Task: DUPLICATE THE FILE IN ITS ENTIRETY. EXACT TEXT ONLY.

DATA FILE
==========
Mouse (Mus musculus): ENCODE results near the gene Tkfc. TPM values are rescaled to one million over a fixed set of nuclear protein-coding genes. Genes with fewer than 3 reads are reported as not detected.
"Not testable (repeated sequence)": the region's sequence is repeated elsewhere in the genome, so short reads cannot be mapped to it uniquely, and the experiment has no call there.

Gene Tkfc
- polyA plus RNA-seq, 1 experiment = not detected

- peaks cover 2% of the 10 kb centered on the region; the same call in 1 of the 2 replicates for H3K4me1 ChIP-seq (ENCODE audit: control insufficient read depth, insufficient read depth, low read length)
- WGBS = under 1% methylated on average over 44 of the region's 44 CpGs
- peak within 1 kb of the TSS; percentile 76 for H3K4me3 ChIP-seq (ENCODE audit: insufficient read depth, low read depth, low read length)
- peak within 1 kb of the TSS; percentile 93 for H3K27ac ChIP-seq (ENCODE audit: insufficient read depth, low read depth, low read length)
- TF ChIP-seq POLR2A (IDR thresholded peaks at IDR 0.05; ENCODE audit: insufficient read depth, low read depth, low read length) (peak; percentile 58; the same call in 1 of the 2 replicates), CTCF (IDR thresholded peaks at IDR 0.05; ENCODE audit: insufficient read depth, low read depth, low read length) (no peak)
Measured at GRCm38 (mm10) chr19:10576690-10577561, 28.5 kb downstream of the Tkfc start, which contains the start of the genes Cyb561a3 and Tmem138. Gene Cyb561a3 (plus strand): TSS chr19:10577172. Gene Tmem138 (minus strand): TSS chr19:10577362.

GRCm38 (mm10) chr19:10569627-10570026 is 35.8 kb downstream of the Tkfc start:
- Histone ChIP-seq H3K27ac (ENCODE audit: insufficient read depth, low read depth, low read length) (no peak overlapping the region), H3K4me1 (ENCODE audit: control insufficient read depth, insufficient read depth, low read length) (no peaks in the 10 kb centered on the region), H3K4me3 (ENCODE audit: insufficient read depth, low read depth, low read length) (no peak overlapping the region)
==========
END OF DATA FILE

Mouse (Mus musculus): ENCODE results near the gene Tkfc. TPM values are rescaled to one million over a fixed set of nuclear protein-coding genes. Genes with fewer than 3 reads are reported as not detected.
"Not testable (repeated sequence)": the region's sequence is repeated elsewhere in the genome, so short reads cannot be mapped to it uniquely, and the experiment has no call there.

Gene Tkfc
- polyA plus RNA-seq, 1 experiment = not detected

- peaks cover 2% of the 10 kb centered on the region; the same call in 1 of the 2 replicates for H3K4me1 ChIP-seq (ENCODE audit: control insufficient read depth, insufficient read depth, low read length)
- WGBS = under 1% methylated on average over 44 of the region's 44 CpGs
- peak within 1 kb of the TSS; percentile 76 for H3K4me3 ChIP-seq (ENCODE audit: insufficient read depth, low read depth, low read length)
- peak within 1 kb of the TSS; percentile 93 for H3K27ac ChIP-seq (ENCODE audit: insufficient read depth, low read depth, low read length)
- TF ChIP-seq POLR2A (IDR thresholded peaks at IDR 0.05; ENCODE audit: insufficient read depth, low read depth, low read length) (peak; percentile 58; the same call in 1 of the 2 replicates), CTCF (IDR thresholded peaks at IDR 0.05; ENCODE audit: insufficient read depth, low read depth, low read length) (no peak)
Measured at GRCm38 (mm10) chr19:10576690-10577561, 28.5 kb downstream of the Tkfc start, which contains the start of the genes Cyb561a3 and Tmem138. Gene Cyb561a3 (plus strand): TSS chr19:10577172. Gene Tmem138 (minus strand): TSS chr19:10577362.

GRCm38 (mm10) chr19:10569627-10570026 is 35.8 kb downstream of the Tkfc start:
- Histone ChIP-seq H3K27ac (ENCODE audit: insufficient read depth, low read depth, low read length) (no peak overlapping the region), H3K4me1 (ENCODE audit: control insufficient read depth, insufficient read depth, low read length) (no peaks in the 10 kb centered on the region), H3K4me3 (ENCODE audit: insufficient read depth, low read depth, low read length) (no peak overlapping the region)